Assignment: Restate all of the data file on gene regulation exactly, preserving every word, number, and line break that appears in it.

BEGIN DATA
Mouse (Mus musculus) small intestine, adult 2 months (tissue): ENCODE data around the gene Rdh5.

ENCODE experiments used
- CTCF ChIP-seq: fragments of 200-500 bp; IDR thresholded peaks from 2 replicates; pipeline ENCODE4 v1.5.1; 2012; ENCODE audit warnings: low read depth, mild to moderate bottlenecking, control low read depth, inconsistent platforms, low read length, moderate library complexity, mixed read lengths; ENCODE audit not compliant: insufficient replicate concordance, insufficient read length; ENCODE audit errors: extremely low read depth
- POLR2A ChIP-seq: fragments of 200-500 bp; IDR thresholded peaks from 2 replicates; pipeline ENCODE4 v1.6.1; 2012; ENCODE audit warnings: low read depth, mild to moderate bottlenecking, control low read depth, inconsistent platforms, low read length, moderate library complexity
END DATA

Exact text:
Mouse (Mus musculus) small intestine, adult 2 months (tissue): ENCODE data around the gene Rdh5.

ENCODE experiments used
- CTCF ChIP-seq: fragments of 200-500 bp; IDR thresholded peaks from 2 replicates; pipeline ENCODE4 v1.5.1; 2012; ENCODE audit warnings: low read depth, mild to moderate bottlenecking, control low read depth, inconsistent platforms, low read length, moderate library complexity, mixed read lengths; ENCODE audit not compliant: insufficient replicate concordance, insufficient read length; ENCODE audit errors: extremely low read depth
- POLR2A ChIP-seq: fragments of 200-500 bp; IDR thresholded peaks from 2 replicates; pipeline ENCODE4 v1.6.1; 2012; ENCODE audit warnings: low read depth, mild to moderate bottlenecking, control low read depth, inconsistent platforms, low read length, moderate library complexity